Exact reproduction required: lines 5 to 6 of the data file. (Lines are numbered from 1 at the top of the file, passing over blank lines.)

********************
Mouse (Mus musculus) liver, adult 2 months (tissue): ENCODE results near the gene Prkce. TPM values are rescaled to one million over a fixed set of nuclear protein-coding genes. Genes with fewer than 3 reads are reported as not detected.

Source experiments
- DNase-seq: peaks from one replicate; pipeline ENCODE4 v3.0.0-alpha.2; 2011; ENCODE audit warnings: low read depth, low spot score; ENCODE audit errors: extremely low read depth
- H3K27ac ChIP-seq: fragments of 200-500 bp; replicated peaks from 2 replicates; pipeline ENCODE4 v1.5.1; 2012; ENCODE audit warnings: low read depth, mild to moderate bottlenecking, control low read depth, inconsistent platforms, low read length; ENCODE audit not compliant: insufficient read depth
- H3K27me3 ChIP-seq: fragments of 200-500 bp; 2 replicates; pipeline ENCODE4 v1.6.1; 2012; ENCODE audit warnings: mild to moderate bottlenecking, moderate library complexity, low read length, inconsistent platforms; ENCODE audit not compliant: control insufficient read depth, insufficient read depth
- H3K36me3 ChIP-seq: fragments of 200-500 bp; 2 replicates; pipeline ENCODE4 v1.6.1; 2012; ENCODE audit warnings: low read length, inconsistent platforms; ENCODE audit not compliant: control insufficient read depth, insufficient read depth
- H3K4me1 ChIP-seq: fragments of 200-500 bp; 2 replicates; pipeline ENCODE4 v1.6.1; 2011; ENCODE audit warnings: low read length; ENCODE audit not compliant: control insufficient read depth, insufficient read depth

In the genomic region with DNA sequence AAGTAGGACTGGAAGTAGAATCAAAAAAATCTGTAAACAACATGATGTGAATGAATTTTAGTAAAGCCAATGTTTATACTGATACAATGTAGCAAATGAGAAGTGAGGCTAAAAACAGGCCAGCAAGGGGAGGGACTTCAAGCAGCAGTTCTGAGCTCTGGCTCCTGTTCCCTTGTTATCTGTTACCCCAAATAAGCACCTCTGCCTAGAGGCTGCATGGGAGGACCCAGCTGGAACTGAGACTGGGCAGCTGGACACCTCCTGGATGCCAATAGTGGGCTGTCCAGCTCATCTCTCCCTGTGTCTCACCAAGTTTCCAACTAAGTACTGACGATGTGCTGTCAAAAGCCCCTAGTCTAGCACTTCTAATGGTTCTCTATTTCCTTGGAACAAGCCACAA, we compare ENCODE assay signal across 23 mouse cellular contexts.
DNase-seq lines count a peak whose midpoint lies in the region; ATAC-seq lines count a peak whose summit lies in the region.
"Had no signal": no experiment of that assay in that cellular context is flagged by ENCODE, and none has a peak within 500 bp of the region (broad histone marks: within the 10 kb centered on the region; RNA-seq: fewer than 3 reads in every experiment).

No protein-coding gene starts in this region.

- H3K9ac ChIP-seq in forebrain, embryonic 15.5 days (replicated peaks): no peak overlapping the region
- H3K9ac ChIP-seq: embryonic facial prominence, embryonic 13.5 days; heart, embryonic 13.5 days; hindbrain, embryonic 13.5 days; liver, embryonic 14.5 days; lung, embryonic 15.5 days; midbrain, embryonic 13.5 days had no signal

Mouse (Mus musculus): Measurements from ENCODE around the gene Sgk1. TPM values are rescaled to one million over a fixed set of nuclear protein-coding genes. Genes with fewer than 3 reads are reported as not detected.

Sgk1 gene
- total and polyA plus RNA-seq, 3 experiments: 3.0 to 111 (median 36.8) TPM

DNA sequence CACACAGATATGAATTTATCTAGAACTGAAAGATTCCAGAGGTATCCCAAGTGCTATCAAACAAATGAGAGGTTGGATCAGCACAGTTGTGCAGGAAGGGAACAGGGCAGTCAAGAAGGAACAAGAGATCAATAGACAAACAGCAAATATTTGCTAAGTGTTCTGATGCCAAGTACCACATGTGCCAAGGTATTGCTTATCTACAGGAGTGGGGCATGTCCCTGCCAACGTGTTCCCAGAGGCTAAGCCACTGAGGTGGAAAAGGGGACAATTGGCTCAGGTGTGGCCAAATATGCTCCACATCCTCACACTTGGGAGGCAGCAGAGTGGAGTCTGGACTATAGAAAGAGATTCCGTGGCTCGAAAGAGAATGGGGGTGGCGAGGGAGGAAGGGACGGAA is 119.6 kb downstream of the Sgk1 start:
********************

- H3K27me3 ChIP-seq: fragments of 200-500 bp; 2 replicates; pipeline ENCODE4 v1.6.1; 2012; ENCODE audit warnings: mild to moderate bottlenecking, moderate library complexity, low read length, inconsistent platforms; ENCODE audit not compliant: control insufficient read depth, insufficient read depth
- H3K36me3 ChIP-seq: fragments of 200-500 bp; 2 replicates; pipeline ENCODE4 v1.6.1; 2012; ENCODE audit warnings: low read length, inconsistent platforms; ENCODE audit not compliant: control insufficient read depth, insufficient read depth